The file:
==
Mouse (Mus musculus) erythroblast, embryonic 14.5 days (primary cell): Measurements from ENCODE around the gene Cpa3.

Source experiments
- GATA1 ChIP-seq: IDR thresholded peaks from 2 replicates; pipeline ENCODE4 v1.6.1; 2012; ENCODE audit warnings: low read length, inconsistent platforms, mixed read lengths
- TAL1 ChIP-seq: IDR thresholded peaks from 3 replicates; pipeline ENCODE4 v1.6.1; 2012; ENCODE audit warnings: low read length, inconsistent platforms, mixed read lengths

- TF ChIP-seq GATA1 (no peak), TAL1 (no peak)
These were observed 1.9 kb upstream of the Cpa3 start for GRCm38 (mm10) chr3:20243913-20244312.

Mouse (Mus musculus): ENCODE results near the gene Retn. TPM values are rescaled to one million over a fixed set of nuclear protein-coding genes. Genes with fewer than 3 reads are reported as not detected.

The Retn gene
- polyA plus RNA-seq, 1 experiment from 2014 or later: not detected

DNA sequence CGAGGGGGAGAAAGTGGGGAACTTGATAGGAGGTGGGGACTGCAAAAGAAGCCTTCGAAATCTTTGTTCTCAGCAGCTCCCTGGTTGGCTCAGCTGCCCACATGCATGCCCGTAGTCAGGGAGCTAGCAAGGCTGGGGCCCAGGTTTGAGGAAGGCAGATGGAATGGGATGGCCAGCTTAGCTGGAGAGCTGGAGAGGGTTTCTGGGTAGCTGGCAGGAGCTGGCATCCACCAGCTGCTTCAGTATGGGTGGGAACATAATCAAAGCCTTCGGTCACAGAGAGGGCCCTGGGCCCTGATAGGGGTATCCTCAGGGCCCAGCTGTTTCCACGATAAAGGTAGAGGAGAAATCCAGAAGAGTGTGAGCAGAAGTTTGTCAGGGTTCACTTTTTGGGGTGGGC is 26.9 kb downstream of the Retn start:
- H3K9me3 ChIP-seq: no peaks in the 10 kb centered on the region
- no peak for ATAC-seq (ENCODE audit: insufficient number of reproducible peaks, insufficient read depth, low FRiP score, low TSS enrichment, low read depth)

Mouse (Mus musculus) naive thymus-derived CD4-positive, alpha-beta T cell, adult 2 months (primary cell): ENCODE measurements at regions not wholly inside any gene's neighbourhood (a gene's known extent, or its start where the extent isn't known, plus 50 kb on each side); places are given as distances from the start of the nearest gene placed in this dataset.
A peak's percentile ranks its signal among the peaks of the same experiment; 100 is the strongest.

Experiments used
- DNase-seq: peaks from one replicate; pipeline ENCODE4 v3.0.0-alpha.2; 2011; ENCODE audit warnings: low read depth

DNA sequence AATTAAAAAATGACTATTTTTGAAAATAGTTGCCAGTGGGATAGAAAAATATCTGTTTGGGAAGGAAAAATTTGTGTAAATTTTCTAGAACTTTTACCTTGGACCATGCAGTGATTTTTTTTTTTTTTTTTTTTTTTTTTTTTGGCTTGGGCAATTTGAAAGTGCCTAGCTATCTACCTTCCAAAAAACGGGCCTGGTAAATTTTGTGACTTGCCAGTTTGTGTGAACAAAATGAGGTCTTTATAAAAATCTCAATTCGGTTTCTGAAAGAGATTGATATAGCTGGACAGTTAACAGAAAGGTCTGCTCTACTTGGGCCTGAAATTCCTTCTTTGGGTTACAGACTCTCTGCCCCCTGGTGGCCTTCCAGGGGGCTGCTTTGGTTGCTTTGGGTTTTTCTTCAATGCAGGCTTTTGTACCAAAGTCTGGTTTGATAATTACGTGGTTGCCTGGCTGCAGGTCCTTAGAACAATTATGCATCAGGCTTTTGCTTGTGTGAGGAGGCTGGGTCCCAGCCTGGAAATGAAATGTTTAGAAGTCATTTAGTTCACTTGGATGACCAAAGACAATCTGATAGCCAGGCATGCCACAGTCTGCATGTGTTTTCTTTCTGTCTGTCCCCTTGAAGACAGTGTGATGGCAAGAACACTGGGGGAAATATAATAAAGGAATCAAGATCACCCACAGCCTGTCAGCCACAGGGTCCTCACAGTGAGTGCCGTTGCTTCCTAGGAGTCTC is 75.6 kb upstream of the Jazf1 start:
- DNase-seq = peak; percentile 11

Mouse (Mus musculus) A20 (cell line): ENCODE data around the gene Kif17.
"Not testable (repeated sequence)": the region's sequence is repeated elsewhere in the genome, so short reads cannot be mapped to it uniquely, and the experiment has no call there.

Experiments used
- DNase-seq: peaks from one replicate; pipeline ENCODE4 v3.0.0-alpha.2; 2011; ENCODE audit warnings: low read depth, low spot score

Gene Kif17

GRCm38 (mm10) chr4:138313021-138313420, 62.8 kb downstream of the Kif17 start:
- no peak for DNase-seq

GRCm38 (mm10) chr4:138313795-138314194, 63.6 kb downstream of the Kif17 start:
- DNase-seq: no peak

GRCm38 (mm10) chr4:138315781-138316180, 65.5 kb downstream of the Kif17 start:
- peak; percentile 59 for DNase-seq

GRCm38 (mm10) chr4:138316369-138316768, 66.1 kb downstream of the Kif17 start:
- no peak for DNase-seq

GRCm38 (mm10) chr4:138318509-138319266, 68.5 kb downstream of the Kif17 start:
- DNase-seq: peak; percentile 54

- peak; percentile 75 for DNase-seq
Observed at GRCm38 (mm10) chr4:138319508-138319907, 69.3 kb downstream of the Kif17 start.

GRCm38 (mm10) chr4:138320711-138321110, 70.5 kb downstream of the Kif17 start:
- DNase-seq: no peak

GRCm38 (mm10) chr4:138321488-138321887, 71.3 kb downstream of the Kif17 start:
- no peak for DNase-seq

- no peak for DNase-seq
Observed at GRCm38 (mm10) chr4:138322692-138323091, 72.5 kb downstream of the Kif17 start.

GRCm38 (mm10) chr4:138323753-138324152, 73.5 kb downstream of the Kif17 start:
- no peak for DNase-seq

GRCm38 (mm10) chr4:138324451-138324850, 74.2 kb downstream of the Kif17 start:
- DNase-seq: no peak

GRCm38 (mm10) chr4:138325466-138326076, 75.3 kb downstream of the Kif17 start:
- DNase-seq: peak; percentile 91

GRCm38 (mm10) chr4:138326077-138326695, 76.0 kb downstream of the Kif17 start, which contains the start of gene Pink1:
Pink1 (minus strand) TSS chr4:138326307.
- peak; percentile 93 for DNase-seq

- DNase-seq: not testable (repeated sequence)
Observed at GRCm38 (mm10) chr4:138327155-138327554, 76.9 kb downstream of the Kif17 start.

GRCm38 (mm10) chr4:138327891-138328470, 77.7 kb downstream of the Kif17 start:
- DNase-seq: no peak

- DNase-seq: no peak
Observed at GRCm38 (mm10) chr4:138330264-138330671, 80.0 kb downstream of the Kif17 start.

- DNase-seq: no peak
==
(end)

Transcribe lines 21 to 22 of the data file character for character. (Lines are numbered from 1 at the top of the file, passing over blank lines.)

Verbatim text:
Experiments used
- DNase-seq: peaks from one replicate; pipeline ENCODE4 v3.0.0-alpha.2; 2011; ENCODE audit warnings: low read depth, low spot score